In the present study, we treated obesity parameters, including BMI, BF%, waist circumference, and weight as potential mediators of the pathway from air pollutant exposure to hypertension. We followed a standard procedure for mediation analyses [45] involving three main steps to perform a series of linear and multivariable logistic regressions adjusted for sex, age (regarded as a categorical variable), ethnicity, current smoking status, BMI, alcohol consumption, education, urbanity, locations, and family history of hypertension. In the initial step, we conducted an evaluation to examine the associations between exposure (ambient PM2.5 concentration over a period of 1–3 years) and the outcome (hypertension). Subsequently, we assessed the association of exposure with mediators and mediators with outcomes separately. In the third step, the potential mediators and exposure were included in a linear regression to examine the direct or indirect effects of PM2.5 exposure on hypertension risk. Mediation models were fitted using a mediation package in the R software.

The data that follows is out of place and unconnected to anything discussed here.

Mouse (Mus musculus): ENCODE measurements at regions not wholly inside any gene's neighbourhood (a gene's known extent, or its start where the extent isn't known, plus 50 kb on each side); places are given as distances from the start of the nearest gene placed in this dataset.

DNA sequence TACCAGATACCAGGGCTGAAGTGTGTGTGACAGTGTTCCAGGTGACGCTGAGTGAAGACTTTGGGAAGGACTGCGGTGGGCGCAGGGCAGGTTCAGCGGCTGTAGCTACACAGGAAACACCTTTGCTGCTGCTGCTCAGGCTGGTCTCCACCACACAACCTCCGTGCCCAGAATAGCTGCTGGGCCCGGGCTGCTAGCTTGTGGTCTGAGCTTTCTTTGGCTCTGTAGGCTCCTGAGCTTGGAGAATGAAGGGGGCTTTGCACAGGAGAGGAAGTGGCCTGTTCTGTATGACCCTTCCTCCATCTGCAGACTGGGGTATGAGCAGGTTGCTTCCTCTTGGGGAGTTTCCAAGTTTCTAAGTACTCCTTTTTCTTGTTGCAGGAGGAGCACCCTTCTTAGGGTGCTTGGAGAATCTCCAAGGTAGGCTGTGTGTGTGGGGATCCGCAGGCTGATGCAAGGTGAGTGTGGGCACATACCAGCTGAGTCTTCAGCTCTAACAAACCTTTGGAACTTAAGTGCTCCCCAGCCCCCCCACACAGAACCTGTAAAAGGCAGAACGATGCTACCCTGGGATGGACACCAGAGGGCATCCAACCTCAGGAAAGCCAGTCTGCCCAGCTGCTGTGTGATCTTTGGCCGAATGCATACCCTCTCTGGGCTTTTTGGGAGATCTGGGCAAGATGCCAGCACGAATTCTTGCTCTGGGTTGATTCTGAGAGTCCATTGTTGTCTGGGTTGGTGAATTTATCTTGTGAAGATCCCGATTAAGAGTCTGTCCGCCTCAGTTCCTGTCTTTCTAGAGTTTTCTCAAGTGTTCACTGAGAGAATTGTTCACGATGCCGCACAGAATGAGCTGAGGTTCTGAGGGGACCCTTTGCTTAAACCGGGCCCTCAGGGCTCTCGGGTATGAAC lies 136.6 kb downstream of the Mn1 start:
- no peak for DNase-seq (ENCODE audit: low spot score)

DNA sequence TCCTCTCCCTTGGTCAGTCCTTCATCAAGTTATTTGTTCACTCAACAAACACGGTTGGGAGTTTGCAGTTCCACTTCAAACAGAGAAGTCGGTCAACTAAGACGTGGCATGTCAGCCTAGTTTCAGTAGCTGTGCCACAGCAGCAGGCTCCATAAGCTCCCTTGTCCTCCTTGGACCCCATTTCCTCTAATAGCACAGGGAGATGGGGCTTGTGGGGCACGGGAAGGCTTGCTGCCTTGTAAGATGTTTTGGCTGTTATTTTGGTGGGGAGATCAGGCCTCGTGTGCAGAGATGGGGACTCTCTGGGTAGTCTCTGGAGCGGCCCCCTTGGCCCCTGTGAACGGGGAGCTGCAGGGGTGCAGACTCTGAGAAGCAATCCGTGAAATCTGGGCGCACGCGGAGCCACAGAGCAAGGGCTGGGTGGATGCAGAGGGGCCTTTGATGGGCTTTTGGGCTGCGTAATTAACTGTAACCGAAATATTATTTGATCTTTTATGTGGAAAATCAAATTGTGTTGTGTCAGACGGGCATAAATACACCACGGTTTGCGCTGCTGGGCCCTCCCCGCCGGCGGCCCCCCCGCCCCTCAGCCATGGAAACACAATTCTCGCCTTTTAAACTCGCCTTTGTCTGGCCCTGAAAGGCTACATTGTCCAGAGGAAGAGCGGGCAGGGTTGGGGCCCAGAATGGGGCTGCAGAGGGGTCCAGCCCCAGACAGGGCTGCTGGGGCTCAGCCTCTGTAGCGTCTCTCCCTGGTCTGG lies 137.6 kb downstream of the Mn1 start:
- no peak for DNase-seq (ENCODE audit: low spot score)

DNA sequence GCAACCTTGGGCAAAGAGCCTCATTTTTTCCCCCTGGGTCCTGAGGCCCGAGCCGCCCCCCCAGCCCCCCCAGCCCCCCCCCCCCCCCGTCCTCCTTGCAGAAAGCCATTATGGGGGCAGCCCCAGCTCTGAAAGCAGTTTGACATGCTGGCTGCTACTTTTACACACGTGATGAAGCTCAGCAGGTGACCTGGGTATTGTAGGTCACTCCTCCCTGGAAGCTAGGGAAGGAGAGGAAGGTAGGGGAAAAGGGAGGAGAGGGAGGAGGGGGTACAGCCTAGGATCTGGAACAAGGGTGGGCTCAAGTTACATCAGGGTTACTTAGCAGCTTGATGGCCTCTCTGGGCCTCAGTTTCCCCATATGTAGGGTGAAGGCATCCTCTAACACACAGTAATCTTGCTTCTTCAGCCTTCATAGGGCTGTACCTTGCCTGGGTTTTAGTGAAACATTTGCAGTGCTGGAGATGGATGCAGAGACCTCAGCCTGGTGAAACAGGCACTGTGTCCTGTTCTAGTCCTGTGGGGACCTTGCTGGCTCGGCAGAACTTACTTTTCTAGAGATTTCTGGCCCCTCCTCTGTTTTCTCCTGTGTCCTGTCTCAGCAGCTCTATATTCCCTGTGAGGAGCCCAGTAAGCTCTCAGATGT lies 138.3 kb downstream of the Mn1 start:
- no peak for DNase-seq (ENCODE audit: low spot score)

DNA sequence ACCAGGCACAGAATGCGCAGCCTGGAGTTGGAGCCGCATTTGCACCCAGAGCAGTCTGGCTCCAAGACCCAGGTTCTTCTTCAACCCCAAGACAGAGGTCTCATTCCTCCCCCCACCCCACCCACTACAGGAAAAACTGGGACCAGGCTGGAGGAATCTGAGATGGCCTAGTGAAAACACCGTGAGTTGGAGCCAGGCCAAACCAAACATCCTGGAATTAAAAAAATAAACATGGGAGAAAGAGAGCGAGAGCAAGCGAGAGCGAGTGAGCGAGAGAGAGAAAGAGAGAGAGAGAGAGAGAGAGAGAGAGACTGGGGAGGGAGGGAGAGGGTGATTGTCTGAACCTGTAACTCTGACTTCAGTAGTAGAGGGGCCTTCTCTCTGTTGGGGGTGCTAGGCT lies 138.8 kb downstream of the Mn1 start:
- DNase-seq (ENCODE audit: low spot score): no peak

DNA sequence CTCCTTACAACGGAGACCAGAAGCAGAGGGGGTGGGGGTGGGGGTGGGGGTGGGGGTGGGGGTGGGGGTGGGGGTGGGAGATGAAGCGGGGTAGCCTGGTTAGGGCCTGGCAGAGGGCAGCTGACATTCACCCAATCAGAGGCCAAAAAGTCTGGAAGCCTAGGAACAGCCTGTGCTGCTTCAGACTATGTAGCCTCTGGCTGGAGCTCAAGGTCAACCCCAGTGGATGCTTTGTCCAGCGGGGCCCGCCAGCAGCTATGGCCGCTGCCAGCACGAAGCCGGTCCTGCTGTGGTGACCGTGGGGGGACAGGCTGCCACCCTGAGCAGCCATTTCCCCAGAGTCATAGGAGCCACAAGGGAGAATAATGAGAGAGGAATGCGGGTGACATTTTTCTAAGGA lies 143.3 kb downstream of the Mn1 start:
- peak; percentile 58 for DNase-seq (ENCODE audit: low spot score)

Descriptive statistics

A total of 14,308 adults (7516 females and 6792 males, 57.6% from urban areas and 42.4% from rural areas) in South China were included in the final analysis. The detailed baseline characteristics of the participants are presented in Table 1. The spatial distribution of the participants and their average annual PM2.5 exposure levels are shown in Fig. 2.

Table 1 Characteristics of 14,308 Participants in this study
Fig. 2
figure 2

Geographic location and 12-month average PM2.5 exposure levels of 14 308 participants from 48 communities or villages in south China in 2015. The blue dot represented a single selected community or village

In the present study, the participants had a mean SBP of 126.9 mmHg and a mean DBP of 74.4 mmHg, with a crude hypertension prevalence of 20.7% (Table 1). Patients with hypertension were more likely to be older than 60 years, have been exposed to higher 12-month average ambient PM2.5 levels, and had higher BMI, BF%, waist circumference, and weight compared to controls.